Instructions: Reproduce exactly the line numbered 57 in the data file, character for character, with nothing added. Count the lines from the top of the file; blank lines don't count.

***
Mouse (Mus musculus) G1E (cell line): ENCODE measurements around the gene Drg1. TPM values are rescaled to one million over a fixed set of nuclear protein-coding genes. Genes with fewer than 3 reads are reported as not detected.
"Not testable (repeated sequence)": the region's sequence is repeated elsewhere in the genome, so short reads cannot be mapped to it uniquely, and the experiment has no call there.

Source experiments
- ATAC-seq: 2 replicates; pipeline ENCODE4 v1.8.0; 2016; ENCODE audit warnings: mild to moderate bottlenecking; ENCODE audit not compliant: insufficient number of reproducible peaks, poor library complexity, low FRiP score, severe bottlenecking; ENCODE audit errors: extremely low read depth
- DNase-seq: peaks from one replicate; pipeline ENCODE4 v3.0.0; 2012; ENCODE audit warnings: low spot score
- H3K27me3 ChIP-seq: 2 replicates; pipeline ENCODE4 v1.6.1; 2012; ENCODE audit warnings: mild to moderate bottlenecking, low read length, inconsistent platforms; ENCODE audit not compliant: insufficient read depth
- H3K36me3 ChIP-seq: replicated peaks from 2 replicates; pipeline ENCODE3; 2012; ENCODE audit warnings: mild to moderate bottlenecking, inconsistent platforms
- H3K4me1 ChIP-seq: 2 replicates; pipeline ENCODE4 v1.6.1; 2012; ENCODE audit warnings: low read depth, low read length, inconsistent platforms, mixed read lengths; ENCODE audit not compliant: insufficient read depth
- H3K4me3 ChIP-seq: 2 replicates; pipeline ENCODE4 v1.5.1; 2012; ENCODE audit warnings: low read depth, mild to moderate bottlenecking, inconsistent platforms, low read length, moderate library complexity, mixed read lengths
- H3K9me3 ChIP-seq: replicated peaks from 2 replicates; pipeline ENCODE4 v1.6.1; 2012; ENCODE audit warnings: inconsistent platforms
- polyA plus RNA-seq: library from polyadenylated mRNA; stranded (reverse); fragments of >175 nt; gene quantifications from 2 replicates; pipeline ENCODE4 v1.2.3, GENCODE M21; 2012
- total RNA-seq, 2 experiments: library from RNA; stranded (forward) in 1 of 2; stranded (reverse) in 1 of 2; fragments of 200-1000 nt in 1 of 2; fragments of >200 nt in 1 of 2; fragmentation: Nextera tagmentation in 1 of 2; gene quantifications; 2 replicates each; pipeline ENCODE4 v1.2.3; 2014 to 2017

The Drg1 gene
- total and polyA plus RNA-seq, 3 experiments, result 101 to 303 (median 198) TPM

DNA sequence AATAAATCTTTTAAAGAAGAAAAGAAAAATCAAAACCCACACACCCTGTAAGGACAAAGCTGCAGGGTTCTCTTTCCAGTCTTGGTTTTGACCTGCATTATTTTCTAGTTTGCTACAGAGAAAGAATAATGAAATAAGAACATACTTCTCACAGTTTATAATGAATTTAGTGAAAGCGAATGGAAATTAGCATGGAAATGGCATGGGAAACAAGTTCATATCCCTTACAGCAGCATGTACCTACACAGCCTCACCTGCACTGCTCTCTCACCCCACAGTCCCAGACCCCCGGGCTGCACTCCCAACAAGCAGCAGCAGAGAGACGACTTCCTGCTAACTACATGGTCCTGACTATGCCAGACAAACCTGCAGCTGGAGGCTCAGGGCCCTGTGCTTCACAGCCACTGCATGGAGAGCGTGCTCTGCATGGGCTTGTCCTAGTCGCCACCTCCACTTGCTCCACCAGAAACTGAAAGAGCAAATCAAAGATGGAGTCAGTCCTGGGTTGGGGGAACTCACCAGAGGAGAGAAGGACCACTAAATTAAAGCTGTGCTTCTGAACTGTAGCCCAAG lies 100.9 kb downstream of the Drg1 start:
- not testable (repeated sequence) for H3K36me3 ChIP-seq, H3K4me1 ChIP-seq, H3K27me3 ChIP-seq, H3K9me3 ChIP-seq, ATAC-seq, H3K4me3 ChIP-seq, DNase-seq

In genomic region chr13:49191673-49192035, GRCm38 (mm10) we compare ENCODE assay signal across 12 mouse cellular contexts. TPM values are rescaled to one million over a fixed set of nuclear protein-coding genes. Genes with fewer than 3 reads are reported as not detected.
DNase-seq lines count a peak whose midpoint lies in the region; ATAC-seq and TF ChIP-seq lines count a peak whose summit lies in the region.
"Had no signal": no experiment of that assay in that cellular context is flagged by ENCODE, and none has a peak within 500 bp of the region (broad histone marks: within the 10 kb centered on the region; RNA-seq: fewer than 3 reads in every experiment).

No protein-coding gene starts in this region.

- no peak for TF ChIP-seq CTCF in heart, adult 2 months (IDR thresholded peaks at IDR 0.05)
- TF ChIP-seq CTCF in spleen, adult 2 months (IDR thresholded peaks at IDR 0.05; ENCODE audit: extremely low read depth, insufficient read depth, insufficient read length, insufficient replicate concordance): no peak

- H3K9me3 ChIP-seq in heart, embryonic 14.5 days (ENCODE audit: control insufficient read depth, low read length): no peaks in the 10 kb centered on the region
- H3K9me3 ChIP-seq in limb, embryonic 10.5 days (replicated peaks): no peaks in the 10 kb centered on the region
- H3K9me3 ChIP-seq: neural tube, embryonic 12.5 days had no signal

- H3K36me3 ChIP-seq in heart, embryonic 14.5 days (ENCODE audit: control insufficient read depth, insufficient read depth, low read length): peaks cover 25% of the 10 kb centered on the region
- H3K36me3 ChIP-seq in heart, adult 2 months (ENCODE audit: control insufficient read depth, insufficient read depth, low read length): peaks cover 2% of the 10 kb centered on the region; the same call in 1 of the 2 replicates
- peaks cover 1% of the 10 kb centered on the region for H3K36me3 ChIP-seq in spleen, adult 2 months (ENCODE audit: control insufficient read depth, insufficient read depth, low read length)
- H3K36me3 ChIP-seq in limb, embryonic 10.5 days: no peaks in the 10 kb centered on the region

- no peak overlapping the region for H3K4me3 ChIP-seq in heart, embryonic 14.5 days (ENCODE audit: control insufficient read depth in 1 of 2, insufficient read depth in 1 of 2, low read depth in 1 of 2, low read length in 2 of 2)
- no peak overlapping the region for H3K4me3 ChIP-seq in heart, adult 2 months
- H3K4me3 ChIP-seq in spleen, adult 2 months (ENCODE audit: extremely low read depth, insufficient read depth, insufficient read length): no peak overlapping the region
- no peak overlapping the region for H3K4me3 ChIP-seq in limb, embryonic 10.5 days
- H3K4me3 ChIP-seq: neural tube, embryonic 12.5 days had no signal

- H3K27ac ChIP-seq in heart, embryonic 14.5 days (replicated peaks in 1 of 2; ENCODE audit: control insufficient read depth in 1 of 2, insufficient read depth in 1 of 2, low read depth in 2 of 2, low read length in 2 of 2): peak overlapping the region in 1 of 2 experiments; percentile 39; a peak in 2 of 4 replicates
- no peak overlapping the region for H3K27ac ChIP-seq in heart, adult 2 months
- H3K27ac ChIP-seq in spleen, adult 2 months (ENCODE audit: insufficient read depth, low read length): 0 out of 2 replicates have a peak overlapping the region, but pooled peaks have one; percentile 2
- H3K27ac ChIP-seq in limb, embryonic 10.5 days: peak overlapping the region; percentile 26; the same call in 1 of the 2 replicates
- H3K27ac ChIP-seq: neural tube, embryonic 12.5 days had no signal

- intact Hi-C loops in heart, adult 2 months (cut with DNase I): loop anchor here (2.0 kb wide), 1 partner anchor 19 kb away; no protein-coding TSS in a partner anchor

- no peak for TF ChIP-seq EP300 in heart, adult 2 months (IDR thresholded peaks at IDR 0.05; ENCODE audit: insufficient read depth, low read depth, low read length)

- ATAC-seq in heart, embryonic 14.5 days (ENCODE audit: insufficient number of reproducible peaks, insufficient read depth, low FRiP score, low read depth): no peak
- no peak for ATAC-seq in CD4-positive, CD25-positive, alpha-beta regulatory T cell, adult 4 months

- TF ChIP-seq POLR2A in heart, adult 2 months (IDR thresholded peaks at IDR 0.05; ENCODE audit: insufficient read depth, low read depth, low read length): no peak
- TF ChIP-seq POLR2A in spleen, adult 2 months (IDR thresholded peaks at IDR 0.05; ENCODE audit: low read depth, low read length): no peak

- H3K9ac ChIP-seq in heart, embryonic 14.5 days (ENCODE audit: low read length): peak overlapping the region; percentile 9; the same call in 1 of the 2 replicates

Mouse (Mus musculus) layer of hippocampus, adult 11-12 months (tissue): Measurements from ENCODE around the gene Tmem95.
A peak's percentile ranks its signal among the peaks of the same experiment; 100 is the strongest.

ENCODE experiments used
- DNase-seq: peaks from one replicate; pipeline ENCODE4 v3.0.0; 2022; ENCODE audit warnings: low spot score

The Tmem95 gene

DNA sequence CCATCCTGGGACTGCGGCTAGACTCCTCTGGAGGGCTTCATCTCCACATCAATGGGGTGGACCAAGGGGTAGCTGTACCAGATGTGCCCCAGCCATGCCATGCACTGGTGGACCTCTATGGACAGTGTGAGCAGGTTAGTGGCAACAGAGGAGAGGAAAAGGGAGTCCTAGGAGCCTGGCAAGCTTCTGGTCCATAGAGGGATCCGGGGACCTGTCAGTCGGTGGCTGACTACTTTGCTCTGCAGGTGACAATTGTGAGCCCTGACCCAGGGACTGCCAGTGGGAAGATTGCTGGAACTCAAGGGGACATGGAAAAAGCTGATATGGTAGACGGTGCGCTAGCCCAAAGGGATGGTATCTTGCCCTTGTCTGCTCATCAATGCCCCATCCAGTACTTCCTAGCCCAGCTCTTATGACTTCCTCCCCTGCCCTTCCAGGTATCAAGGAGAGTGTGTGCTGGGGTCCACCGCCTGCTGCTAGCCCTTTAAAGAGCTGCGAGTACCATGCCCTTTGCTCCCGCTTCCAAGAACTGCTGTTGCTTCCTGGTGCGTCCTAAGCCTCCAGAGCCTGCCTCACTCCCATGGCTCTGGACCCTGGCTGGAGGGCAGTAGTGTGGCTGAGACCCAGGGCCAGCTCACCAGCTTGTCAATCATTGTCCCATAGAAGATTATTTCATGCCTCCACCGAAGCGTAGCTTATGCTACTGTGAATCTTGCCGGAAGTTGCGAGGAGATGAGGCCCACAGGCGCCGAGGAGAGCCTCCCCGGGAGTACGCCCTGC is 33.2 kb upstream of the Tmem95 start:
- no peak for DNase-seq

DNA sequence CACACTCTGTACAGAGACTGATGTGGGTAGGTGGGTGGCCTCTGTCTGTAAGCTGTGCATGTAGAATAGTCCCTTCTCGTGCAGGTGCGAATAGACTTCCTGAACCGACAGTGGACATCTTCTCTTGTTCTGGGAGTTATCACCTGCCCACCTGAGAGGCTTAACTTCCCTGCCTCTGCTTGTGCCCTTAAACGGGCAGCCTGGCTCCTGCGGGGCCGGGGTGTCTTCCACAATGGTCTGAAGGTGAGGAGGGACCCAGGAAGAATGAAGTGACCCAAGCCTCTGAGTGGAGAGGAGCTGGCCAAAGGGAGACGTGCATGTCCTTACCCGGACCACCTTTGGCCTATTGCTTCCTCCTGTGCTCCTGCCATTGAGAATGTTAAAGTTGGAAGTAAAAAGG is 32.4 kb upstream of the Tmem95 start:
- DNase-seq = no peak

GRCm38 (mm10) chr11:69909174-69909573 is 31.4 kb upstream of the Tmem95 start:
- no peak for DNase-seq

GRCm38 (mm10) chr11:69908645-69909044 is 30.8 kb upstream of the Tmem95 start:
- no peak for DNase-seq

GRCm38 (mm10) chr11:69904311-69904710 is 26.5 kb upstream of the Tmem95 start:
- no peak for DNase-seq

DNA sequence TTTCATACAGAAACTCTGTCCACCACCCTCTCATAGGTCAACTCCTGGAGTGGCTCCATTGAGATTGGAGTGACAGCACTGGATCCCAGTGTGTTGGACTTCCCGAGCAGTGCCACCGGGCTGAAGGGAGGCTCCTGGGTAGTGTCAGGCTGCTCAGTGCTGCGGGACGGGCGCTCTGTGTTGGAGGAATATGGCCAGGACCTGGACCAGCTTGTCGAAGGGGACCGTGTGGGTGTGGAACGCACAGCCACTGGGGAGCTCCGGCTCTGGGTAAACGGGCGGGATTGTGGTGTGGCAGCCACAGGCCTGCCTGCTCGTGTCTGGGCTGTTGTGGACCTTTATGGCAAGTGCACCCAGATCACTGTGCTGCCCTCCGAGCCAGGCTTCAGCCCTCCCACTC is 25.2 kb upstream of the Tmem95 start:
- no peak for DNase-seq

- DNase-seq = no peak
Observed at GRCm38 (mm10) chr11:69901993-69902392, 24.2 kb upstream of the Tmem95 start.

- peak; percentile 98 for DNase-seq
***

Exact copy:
- no peak for DNase-seq